A useful discovery19th January 2009
There are times when you learned something new that you wonder why you didn’t find it before. My discovery is that I have in my possession a part of boots that take crampons, even if their maker recommends emergency use. The boots in question are the Scarpa ZG10’s that have featured on here a few times already; I think that I may be beginning to get a handle and making them fit me better, so long as laces don’t loosen, that is. Apparently, they are rated B0/B1 and that means that they can take flexible crampons like Grivel‘s G10 New Classic (classified as C1). The result of that revelation is that any barrier to a greater enjoyment of those ephemeral episodes when white wonderlands greet us has lowered just a little for me. For my tentative steps forward, it looks as if the Scarpas have a little more to offer, and I intend to treat the possibilities in a manner to acquiring a first SLR camera: there are advanced functions that allow you to grow and advance, but a spot of learning is in order first. I suppose that I need to watch that recently acquired BMC winter skills DVD before proceeding any further. I may not need new boots, but I need to know what I am doing with crampons before attempting to use them to avoid doing anything daft, overly adventurous or unsafe. A journey continues…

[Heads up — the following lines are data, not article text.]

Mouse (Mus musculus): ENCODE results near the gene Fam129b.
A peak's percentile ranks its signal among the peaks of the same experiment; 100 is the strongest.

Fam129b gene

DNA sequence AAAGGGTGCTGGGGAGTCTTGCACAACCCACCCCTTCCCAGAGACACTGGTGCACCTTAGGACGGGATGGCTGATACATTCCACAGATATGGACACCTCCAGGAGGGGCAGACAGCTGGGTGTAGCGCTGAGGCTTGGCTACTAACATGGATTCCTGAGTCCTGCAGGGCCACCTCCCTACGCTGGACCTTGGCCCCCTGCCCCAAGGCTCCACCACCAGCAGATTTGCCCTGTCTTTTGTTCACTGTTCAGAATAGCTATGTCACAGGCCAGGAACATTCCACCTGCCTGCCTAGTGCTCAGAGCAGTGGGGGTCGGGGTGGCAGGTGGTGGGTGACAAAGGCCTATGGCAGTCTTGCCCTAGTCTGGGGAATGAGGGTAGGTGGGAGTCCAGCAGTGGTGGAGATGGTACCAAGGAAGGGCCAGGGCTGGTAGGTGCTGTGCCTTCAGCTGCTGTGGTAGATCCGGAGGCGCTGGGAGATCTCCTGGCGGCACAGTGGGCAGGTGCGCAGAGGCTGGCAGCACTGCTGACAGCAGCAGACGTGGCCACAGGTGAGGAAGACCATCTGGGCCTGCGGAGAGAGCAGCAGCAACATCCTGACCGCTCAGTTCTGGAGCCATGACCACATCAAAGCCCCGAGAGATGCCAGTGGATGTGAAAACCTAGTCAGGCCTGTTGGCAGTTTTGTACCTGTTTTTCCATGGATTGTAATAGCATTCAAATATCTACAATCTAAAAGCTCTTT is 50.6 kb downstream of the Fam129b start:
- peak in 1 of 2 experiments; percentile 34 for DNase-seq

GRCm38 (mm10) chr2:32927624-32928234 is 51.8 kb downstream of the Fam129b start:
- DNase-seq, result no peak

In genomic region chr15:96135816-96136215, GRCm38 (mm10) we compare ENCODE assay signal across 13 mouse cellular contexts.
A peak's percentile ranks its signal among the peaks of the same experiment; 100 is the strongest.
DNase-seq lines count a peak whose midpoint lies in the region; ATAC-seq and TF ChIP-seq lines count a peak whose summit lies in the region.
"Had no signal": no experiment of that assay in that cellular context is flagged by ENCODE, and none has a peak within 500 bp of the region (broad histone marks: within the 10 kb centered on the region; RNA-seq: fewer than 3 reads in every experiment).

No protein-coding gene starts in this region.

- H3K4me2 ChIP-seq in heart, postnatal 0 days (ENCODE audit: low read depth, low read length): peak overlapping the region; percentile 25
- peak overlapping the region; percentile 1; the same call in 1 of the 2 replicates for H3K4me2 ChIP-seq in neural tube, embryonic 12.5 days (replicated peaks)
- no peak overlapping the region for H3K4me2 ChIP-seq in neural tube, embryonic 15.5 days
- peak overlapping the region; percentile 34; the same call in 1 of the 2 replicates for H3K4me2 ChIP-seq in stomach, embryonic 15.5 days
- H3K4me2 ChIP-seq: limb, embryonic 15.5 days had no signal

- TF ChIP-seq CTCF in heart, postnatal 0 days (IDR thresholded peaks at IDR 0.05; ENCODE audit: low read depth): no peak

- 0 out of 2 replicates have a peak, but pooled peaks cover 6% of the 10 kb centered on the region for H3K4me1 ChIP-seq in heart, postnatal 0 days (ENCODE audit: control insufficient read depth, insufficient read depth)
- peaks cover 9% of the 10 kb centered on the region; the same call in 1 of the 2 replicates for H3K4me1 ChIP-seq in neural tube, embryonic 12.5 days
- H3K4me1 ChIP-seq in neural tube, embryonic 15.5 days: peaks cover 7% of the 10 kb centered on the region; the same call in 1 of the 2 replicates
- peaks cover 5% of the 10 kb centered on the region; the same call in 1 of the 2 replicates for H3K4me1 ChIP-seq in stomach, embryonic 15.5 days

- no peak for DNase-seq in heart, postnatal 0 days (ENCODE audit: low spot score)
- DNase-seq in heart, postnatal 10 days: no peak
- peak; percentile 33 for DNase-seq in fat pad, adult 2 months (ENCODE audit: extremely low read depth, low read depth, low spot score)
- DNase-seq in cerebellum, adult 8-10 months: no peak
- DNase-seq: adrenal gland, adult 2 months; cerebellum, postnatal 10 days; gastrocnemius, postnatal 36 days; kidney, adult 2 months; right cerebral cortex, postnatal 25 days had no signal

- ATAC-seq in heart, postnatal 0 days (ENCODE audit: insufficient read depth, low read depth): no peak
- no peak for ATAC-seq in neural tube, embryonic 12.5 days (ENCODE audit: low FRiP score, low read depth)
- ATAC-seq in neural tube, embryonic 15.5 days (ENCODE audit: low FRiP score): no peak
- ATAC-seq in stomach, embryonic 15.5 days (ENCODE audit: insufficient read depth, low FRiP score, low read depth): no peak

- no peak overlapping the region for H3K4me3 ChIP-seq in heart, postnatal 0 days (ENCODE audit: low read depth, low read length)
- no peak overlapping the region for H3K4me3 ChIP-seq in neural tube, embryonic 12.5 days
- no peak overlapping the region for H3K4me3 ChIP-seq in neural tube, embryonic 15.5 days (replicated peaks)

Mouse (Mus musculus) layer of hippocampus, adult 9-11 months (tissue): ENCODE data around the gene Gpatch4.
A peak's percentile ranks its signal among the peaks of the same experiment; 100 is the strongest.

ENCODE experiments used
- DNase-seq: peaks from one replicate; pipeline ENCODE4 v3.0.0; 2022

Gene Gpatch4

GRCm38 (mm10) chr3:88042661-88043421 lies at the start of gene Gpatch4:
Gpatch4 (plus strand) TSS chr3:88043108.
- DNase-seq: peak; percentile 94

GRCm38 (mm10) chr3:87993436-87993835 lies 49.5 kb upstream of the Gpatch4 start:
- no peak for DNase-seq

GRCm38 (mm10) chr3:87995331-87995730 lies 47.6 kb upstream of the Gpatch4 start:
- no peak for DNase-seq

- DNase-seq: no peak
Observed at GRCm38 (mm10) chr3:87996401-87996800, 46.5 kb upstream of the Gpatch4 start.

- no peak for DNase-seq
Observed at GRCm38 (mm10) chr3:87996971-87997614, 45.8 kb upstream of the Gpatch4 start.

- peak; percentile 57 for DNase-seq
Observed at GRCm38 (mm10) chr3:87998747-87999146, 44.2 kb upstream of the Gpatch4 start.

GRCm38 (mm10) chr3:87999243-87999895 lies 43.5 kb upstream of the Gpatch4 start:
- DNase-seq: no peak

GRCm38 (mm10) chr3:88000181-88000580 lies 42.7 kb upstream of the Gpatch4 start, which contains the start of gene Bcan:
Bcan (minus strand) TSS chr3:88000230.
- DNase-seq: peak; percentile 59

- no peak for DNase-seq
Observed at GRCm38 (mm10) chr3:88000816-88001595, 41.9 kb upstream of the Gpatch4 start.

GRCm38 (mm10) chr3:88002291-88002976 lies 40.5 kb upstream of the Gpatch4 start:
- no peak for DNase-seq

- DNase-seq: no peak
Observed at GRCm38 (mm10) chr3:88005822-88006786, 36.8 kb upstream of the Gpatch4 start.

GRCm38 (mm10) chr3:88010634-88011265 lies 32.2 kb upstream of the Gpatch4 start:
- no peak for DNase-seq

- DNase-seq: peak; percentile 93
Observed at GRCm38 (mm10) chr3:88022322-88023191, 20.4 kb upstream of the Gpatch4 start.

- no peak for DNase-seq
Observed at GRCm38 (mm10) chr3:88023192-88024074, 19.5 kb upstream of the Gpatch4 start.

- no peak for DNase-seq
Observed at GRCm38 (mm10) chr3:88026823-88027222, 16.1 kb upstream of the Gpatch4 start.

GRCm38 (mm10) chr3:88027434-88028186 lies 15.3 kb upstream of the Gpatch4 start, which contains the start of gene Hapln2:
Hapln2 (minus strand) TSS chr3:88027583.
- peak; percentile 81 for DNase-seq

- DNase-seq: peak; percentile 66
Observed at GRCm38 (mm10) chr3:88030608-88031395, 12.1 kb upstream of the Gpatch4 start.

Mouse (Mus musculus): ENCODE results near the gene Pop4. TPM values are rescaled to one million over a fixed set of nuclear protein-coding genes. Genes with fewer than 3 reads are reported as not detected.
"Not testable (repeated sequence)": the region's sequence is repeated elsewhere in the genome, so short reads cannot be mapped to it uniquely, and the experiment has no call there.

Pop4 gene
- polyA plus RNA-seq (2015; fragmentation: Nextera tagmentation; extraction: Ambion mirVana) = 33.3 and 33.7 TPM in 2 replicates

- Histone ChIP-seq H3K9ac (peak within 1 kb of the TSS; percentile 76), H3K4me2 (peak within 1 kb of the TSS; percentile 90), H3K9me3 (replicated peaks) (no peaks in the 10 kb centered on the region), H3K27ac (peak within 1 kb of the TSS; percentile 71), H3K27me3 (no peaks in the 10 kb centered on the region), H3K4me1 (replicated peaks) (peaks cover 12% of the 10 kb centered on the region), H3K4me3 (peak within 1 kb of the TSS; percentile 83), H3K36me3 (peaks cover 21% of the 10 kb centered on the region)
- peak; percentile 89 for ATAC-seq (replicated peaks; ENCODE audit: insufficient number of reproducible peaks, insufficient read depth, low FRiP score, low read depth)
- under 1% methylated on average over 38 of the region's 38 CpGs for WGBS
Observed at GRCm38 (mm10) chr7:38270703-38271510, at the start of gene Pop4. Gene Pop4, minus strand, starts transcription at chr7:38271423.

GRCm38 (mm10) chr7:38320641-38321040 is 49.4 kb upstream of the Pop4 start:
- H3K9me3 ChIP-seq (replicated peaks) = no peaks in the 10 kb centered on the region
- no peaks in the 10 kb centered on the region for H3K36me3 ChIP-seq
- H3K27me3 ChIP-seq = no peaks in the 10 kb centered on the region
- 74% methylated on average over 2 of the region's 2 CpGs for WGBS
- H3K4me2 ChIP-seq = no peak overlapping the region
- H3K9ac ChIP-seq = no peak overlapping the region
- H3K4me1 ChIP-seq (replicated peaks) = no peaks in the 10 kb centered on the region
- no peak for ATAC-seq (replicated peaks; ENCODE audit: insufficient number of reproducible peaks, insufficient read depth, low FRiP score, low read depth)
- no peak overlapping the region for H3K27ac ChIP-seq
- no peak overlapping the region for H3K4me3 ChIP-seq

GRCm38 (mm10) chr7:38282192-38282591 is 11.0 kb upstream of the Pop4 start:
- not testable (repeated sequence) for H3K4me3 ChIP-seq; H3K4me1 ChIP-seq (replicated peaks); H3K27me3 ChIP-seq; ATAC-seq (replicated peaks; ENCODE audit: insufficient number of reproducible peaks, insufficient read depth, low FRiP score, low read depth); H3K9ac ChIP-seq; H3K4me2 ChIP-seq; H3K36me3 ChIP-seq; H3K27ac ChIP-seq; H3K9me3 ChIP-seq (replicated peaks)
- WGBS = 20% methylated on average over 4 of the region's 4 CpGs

Give them a try in deep snow too. The problem with rigid crampons on bendy boots is the boots bend and the crampons, well, don’t!. This means the crampon straps eventually loosen and the boots start to rattle around in them and snow builds up in the gap at the front of the boot and eventually forces the crampons off. You can mitigate it to a certain extent by getting crampons with straps instead of the newmatic binding but straps are a real pain. Winter is all about confident and accurate footwork. Get that right and you’ll open up a whole new world – good luck! I’d thoroughly recommend getting some instruction if you’ve never used crampons before.
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I must confess I am one of those bad lads who use crampons with boots not meant for them. No problems so far. Saying that it has been a while since my feet touched down on a hill side, let alone a snow clad one.